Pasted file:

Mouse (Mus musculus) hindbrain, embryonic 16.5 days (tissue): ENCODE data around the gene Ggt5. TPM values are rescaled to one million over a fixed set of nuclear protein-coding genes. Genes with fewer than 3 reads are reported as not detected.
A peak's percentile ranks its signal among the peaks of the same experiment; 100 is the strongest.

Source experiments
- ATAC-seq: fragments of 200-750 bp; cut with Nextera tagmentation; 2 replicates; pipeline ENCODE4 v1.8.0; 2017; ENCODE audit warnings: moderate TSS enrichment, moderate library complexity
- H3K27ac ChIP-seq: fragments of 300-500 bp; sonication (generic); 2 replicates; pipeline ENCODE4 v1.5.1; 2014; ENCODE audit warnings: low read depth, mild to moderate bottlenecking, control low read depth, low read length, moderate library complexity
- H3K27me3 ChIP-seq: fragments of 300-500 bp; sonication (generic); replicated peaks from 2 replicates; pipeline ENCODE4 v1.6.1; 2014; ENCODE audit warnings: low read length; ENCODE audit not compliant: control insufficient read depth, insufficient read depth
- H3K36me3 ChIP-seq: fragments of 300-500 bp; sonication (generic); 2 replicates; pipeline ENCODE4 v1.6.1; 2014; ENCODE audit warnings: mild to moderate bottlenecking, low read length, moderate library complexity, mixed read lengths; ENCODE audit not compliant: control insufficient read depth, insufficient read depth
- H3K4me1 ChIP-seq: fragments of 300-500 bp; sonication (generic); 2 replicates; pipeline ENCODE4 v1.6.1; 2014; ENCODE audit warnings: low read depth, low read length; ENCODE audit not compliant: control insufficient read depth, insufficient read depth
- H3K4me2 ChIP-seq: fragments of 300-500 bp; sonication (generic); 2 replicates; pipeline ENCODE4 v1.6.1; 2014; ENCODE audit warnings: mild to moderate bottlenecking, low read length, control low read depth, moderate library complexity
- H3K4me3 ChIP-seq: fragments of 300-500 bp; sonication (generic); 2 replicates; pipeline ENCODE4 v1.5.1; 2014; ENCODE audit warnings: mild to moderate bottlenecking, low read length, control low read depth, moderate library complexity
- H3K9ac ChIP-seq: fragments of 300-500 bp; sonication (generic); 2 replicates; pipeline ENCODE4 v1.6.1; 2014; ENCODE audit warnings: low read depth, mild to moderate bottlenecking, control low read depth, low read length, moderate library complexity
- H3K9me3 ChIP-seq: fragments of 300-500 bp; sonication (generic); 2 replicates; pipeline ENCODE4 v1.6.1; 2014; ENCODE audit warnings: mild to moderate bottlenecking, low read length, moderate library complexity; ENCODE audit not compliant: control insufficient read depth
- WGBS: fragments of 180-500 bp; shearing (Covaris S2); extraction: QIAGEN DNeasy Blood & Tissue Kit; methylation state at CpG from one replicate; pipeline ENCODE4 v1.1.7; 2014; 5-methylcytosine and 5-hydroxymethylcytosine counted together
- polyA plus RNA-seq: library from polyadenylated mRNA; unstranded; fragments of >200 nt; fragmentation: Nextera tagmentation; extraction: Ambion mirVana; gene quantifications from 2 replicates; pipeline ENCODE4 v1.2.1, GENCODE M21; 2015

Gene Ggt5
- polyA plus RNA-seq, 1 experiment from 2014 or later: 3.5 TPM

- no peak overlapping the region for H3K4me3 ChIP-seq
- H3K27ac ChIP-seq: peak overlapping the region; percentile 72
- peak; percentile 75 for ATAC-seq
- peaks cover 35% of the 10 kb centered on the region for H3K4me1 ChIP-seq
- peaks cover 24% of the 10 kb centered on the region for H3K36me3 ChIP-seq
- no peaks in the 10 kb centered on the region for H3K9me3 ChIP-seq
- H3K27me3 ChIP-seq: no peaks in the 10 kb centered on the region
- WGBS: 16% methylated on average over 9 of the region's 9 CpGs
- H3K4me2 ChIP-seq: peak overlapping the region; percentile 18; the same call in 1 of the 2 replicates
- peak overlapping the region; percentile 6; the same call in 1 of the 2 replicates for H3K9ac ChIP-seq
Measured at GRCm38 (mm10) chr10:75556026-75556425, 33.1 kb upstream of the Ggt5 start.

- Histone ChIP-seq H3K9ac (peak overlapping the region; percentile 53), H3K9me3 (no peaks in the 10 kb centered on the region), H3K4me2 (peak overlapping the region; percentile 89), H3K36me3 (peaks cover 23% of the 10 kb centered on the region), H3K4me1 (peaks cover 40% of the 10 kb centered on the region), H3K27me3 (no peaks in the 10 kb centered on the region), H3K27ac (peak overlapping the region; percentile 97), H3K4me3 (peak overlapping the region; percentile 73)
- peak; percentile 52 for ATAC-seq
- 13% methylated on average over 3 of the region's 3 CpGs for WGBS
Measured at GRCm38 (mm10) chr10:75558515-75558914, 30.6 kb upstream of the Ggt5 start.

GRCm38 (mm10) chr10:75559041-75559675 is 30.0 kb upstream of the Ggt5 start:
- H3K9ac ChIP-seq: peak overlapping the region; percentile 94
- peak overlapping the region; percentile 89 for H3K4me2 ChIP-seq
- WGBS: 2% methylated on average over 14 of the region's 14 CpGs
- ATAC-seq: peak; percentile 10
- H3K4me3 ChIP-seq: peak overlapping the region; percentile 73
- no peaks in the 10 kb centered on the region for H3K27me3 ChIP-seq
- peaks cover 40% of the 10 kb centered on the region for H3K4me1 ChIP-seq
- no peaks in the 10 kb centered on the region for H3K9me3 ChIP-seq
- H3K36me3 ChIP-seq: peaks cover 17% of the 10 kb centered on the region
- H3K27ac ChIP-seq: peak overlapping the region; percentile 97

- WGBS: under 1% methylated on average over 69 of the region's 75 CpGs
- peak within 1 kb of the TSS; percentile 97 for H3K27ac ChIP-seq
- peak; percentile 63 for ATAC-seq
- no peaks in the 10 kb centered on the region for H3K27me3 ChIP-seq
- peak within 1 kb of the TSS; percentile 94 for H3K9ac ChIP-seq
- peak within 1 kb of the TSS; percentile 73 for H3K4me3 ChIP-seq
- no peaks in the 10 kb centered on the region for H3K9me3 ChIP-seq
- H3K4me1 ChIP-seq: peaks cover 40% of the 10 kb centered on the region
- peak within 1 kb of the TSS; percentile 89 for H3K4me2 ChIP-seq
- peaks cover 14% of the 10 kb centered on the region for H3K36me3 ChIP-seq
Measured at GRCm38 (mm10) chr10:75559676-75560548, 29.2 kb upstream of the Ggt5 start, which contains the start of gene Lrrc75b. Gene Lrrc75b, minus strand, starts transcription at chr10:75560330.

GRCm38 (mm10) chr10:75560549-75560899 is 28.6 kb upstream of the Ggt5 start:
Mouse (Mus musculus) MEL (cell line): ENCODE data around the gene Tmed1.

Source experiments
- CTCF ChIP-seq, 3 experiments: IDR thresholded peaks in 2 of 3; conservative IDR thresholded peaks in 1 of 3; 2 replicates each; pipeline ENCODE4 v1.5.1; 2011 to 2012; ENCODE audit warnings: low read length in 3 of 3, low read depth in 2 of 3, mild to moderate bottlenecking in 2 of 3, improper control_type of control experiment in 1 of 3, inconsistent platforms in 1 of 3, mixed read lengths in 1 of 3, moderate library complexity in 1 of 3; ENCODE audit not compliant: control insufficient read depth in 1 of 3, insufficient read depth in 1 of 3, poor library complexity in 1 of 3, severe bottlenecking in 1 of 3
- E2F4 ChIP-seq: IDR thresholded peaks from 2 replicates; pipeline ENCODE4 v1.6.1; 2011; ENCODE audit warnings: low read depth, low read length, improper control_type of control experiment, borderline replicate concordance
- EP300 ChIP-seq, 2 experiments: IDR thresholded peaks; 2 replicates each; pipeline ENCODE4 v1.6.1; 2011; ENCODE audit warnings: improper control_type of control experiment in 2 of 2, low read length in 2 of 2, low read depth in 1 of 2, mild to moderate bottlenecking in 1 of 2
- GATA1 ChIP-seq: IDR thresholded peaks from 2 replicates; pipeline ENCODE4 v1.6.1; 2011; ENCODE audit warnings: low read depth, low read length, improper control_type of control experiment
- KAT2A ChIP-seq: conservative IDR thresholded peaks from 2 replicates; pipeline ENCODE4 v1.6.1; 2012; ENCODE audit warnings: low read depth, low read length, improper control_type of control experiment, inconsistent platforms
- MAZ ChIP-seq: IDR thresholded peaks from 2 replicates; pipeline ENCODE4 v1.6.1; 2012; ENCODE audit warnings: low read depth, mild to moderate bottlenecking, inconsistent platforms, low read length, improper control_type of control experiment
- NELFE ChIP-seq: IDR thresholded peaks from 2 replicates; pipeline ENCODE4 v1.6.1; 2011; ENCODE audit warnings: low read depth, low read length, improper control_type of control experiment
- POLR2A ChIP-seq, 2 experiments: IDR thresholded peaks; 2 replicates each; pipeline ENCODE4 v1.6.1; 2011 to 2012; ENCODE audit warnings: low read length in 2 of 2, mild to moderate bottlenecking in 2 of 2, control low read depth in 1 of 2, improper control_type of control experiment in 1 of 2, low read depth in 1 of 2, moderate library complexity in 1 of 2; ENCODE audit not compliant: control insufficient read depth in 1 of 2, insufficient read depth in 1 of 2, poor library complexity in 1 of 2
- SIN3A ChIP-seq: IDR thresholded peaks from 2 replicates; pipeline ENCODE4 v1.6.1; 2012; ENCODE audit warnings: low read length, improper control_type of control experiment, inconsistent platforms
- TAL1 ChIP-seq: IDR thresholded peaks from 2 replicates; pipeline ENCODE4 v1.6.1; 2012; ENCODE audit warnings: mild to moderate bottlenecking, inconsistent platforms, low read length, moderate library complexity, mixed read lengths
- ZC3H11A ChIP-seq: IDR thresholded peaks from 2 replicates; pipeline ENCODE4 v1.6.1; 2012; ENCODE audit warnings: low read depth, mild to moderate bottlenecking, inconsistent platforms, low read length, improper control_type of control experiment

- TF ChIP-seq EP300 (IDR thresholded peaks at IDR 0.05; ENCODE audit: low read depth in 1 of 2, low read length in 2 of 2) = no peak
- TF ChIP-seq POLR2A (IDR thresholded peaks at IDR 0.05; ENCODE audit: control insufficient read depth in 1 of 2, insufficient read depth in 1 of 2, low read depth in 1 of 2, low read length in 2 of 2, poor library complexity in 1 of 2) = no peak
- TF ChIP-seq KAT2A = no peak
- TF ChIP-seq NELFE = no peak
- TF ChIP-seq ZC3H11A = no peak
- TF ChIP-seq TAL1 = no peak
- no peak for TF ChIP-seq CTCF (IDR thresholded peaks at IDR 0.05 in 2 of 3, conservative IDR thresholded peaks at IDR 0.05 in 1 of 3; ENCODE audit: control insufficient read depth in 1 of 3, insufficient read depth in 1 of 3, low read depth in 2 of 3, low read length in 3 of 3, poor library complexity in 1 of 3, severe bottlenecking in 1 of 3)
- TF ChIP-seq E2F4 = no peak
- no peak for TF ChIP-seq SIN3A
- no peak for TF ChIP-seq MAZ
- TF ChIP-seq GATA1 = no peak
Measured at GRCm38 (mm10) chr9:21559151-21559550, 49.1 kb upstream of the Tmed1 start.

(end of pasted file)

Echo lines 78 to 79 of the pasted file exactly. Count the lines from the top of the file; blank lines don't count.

- TF ChIP-seq GATA1 = no peak
Measured at GRCm38 (mm10) chr9:21559151-21559550, 49.1 kb upstream of the Tmed1 start.